Work to the camera. The camera that is active will show a small light, look into the camera but don't try to follow the cameras ALL the time, concentrate on your performance and use the camera when it is suitable, i.e., if the camera to the left is filming, turn slightly and look into it during a pertinent passage in the song. Remember the auditioners want to view you from all angles, they need to see that you can use the camera effectively without overdoing it or allowing filming to affect your performance.
Singers are often required to perform their audition a cappella, without accompaniment or the aid of amplification so do not be surprised if required to do so and have suitable songs prepared. When used, microphones can be placed on a stand, hand held, attached to your costume or provided as a head set.
If used, Stage Monitors are usually placed at the front or side of the stage so that the performer can hear themselves. Sing a quick scale into the mic or speak a few words to make sure they are at the correct level, any adjustments will need to be made BEFORE you start your audition, most of the time the levels will have been preset but if you are aware that your voice is exceptionally quiet or powerful, it's worth warning the engineer beforehand.
The singer may be placed behind a screen or in a separate area from the accompanist. In this case a monitor is essential for the performer to hear the accompaniment. If you are unable to hear the music or your vocals - STOP and tell the stage crew immediately.
Learn how to use a microphone effectively before attending an audition which requires it's use!
Competition will be fierce and you should expect there to be an extremely high standard of performers. Even if this is not the case, you should be prepared to sing and perform to the very best of your ability. This includes knowing your songs, having sheet music or backing track in the correct key for your voice and being capable of performing in front of strangers under unusual and stressful conditions.
The day before your audition should be spent preparing everything you need for the day. Write a check list and pack all the items you intend to take with you, including a large bottle of water, snack or light lunch (nothing too heavy and try to avoid eating before you sing), sheet music, backing tracks, costume, make up, hair brush, hair spray, spare cash and something to read while you wait. If possible take a cassette or digital recorder to record your audition for later review.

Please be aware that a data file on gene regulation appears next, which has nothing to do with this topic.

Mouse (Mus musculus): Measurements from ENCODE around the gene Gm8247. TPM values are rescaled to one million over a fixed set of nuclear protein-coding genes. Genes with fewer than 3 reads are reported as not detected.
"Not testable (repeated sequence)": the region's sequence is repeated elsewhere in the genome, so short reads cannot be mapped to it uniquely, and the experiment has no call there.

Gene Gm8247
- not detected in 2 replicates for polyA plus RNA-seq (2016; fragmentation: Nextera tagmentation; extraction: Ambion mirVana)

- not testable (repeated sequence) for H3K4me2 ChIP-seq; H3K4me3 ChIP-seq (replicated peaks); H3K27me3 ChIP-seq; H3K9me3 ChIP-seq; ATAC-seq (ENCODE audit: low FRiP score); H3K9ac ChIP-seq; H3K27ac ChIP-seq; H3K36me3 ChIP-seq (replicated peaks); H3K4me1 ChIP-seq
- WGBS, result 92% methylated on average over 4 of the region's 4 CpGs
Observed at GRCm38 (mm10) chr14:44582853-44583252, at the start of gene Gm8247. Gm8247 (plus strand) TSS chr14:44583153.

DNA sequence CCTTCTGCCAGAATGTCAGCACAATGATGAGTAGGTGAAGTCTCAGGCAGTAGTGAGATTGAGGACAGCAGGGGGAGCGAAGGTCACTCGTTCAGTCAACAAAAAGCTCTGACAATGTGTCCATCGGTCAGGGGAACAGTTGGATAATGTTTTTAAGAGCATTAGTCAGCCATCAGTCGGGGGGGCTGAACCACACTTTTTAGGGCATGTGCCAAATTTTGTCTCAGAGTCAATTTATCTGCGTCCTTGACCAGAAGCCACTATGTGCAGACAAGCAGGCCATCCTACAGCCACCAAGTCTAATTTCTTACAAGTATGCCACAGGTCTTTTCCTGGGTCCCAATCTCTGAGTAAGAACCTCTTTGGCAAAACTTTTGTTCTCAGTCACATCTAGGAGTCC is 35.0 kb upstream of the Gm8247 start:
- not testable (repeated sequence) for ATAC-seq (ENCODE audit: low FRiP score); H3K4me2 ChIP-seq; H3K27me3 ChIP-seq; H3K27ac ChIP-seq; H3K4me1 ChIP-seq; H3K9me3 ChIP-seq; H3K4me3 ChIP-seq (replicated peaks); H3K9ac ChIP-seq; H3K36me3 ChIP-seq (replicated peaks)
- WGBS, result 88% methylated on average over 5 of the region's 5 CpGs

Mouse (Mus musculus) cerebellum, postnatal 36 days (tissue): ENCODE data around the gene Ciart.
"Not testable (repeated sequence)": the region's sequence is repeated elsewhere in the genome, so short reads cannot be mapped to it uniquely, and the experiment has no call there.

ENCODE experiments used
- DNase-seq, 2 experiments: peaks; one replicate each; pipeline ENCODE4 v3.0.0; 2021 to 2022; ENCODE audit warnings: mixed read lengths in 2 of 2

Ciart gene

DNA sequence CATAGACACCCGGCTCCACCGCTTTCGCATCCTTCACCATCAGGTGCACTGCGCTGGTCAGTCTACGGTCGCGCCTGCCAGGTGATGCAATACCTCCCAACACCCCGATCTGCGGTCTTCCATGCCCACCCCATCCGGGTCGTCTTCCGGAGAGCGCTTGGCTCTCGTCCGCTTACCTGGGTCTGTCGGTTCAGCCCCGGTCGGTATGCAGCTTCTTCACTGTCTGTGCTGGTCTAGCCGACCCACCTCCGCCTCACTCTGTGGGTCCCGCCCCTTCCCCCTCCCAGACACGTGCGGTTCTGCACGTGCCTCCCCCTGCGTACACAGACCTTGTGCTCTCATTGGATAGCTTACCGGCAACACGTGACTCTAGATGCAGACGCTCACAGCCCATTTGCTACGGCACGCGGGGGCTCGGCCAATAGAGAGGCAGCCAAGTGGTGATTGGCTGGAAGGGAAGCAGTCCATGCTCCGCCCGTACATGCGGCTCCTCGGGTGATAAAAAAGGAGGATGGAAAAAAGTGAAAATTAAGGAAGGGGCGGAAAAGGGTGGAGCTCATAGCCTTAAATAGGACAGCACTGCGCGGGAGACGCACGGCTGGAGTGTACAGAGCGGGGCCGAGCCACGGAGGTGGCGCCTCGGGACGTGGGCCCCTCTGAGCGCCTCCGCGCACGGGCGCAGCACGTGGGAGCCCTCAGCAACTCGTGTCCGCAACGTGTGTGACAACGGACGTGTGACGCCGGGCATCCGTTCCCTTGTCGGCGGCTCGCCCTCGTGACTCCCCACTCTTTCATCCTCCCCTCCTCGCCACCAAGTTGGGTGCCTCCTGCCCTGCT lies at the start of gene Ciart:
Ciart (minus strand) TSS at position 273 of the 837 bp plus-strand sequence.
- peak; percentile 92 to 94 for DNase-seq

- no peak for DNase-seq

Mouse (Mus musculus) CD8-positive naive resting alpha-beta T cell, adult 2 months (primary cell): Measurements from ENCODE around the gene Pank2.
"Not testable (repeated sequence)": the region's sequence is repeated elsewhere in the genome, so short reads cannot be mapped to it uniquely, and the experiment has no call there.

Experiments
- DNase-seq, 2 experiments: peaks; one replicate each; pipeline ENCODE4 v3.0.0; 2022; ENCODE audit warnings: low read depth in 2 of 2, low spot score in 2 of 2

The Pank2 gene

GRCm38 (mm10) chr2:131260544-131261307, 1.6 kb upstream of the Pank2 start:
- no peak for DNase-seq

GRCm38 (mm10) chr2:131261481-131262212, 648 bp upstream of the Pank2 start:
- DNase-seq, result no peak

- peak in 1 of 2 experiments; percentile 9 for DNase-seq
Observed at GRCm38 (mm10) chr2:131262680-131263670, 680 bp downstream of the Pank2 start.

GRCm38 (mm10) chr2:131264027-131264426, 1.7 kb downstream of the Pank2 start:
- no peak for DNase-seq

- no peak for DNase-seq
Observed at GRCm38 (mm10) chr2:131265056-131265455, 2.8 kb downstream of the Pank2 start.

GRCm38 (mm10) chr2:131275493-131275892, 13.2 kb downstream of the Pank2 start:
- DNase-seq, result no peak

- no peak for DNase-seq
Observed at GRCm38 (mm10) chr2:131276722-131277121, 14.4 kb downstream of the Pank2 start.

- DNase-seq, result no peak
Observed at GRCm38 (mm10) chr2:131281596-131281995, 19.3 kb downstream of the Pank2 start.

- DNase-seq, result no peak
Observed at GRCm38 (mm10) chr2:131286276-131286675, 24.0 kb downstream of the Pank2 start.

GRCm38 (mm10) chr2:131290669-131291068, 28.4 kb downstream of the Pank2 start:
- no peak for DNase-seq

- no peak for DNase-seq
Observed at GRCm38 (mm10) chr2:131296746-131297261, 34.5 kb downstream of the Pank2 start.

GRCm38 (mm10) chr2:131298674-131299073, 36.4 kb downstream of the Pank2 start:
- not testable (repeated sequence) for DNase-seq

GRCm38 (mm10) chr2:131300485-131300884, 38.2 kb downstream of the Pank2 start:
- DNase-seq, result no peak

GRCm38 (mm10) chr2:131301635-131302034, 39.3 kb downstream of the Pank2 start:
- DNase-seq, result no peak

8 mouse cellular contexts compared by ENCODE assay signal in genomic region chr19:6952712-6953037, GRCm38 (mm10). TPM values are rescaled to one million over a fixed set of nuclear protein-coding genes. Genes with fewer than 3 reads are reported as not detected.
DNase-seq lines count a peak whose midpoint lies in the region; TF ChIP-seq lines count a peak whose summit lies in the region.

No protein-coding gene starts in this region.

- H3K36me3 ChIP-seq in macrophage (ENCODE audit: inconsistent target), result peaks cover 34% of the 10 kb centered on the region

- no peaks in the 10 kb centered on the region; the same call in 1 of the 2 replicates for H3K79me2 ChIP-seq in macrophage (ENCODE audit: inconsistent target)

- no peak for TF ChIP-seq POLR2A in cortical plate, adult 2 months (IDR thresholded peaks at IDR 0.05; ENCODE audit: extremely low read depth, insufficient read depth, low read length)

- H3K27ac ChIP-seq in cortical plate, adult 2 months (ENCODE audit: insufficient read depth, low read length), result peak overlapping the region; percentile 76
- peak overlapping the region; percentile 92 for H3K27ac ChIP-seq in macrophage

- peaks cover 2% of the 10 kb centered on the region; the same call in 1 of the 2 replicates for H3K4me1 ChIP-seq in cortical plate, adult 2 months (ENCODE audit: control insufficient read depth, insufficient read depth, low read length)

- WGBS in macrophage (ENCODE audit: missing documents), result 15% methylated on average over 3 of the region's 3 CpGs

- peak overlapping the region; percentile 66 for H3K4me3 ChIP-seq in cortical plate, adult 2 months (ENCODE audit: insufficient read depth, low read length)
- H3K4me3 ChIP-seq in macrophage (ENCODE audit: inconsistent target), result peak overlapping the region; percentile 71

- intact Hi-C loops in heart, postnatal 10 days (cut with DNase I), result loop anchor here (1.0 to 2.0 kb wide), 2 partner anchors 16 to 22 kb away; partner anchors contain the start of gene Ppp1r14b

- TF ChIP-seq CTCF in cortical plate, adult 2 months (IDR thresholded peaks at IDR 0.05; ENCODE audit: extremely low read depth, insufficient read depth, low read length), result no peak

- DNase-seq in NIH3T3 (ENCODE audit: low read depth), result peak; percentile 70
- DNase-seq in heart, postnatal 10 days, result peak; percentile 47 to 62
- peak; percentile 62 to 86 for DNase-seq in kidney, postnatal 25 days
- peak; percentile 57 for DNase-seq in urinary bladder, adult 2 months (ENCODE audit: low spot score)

When using audition tracks on cassette tape, line up the track so that it is ready to play before you leave. Ensure that the cassette is clearly marked with your name. If using sheet music mark it with your name and make sure there are enough copies for all the accompanists. In most cases the music for a pianist is adequate, but for band auditions full orchestrations may be required. If you have an opportunity to discuss your music with the accompanist before you are due to audition, take it! This saves time and prevents mistakes occurring at the audition.
At the Audition
Once you have arrived at the venue check in with the organiser immediately. Find out who is auditioning ahead of you and approximately how long it will be before you are required to perform.
If you are going to be waiting for a long while, don't spend the whole time singing!! Wait until an hour before you are due to audition, then change into your costume, touch up your make up/hair and do your vocal warm up exercises.
10 Top Tips for Looking Confident:
There are ways of appearing confident, even if you feel like a bag of nerves!
1. Do a few relaxation exercises before you are required on stage. Take a couple of deep breaths and exhale slowly when you are called to calm yourself before proceeding into the audition room.
2. Walk gracefully or stride across the room/stage with purpose, keep your head up and look where you are going.
3. Wear clothing that is comfortable and enhances your appearance.
4. If an accompanist is provided, take time to greet them before starting and thank them after your performance (even if they don't play the tune well!).
5. Face forwards and look at (or slightly above) the audience/judges/examiners who will indicate when they want you to start and stop you when they have heard enough.
6. When you are ready to start your audition, say hello to the auditioners and provide them with a brief introduction to the song you are about to perform.
7. Concentrate on the music and your performance. Do your best.
8. Don't fluster or stop if you make a mistake, continue as if nothing happened.
9. Be Yourself